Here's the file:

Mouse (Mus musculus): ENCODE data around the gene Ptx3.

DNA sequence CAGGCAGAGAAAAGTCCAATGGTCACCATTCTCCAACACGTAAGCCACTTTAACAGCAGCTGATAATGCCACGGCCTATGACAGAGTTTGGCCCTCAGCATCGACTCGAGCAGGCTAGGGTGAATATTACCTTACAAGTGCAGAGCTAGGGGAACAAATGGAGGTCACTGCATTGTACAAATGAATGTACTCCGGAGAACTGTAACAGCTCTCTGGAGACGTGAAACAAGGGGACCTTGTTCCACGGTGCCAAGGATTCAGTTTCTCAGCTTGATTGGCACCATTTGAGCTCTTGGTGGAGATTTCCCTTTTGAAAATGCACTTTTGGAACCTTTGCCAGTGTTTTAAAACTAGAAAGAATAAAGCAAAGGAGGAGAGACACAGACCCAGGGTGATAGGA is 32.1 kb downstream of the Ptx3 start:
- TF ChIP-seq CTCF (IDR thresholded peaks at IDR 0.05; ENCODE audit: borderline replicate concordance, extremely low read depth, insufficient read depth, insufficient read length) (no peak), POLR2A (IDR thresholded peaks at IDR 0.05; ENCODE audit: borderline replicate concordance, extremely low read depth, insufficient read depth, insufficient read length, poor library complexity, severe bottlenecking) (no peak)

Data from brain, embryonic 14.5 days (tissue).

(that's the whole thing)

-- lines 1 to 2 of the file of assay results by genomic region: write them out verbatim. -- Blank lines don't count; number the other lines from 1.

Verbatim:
Mouse (Mus musculus): ENCODE data around the gene Ptx3.

DNA sequence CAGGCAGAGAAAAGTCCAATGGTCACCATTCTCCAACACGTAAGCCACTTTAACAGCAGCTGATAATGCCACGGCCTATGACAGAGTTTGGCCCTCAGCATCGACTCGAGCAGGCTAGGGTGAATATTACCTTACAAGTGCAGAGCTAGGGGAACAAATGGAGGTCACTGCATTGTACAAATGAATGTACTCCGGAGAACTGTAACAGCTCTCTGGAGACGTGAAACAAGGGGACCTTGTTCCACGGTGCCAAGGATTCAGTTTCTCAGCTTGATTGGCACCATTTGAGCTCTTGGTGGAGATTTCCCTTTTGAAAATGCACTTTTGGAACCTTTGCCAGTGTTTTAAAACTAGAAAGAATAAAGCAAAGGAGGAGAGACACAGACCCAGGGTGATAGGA is 32.1 kb downstream of the Ptx3 start: